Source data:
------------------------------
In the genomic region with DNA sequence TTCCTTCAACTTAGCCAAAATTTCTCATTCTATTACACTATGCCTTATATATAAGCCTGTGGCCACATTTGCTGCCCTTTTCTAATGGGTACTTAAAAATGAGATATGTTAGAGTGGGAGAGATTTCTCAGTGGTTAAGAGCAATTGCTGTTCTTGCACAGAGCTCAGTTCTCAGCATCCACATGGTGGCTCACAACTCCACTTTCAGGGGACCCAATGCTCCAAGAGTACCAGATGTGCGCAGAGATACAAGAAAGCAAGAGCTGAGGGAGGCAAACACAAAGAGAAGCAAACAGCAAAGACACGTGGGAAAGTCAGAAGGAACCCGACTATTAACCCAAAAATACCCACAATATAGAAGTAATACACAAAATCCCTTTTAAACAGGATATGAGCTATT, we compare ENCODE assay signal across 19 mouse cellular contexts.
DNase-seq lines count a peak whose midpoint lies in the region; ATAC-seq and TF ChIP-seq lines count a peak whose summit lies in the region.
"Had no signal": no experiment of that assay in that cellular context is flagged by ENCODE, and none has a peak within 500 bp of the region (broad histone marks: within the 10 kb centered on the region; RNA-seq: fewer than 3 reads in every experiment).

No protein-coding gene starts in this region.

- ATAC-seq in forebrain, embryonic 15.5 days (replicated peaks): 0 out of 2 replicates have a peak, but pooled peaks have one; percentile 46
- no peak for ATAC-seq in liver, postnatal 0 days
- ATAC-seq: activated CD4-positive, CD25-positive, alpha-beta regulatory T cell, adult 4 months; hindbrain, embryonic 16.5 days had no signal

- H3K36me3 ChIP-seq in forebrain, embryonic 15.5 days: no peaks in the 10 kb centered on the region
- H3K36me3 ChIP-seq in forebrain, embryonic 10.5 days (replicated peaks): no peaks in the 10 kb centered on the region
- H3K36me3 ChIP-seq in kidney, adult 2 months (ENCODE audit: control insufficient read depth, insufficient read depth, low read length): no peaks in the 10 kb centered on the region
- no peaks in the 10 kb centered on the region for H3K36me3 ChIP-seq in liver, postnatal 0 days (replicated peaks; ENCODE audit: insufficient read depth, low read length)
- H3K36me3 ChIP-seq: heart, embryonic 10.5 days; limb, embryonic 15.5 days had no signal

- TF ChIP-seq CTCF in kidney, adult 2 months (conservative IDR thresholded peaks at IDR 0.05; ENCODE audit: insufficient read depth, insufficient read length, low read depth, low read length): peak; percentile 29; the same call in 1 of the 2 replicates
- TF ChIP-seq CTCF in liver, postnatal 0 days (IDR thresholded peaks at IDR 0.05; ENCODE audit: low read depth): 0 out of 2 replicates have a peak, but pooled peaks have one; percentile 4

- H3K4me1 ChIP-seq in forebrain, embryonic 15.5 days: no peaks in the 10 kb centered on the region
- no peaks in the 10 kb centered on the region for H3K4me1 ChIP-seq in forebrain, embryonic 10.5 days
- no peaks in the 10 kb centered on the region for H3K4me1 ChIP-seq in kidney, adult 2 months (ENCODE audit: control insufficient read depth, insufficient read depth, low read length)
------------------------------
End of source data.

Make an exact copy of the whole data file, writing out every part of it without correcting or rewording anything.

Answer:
In the genomic region with DNA sequence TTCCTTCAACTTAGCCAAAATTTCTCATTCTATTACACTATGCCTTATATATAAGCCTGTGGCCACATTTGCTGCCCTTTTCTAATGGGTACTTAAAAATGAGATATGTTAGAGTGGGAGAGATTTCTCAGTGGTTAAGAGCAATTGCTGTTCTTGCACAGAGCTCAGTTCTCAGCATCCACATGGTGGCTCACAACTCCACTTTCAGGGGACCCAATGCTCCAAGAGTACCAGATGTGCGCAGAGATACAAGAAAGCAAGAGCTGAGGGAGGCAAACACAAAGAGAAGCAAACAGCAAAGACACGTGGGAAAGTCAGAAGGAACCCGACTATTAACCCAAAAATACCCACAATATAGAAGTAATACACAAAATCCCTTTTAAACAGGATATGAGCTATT, we compare ENCODE assay signal across 19 mouse cellular contexts.
DNase-seq lines count a peak whose midpoint lies in the region; ATAC-seq and TF ChIP-seq lines count a peak whose summit lies in the region.
"Had no signal": no experiment of that assay in that cellular context is flagged by ENCODE, and none has a peak within 500 bp of the region (broad histone marks: within the 10 kb centered on the region; RNA-seq: fewer than 3 reads in every experiment).

No protein-coding gene starts in this region.

- ATAC-seq in forebrain, embryonic 15.5 days (replicated peaks): 0 out of 2 replicates have a peak, but pooled peaks have one; percentile 46
- no peak for ATAC-seq in liver, postnatal 0 days
- ATAC-seq: activated CD4-positive, CD25-positive, alpha-beta regulatory T cell, adult 4 months; hindbrain, embryonic 16.5 days had no signal

- H3K36me3 ChIP-seq in forebrain, embryonic 15.5 days: no peaks in the 10 kb centered on the region
- H3K36me3 ChIP-seq in forebrain, embryonic 10.5 days (replicated peaks): no peaks in the 10 kb centered on the region
- H3K36me3 ChIP-seq in kidney, adult 2 months (ENCODE audit: control insufficient read depth, insufficient read depth, low read length): no peaks in the 10 kb centered on the region
- no peaks in the 10 kb centered on the region for H3K36me3 ChIP-seq in liver, postnatal 0 days (replicated peaks; ENCODE audit: insufficient read depth, low read length)
- H3K36me3 ChIP-seq: heart, embryonic 10.5 days; limb, embryonic 15.5 days had no signal

- TF ChIP-seq CTCF in kidney, adult 2 months (conservative IDR thresholded peaks at IDR 0.05; ENCODE audit: insufficient read depth, insufficient read length, low read depth, low read length): peak; percentile 29; the same call in 1 of the 2 replicates
- TF ChIP-seq CTCF in liver, postnatal 0 days (IDR thresholded peaks at IDR 0.05; ENCODE audit: low read depth): 0 out of 2 replicates have a peak, but pooled peaks have one; percentile 4

- H3K4me1 ChIP-seq in forebrain, embryonic 15.5 days: no peaks in the 10 kb centered on the region
- no peaks in the 10 kb centered on the region for H3K4me1 ChIP-seq in forebrain, embryonic 10.5 days
- no peaks in the 10 kb centered on the region for H3K4me1 ChIP-seq in kidney, adult 2 months (ENCODE audit: control insufficient read depth, insufficient read depth, low read length)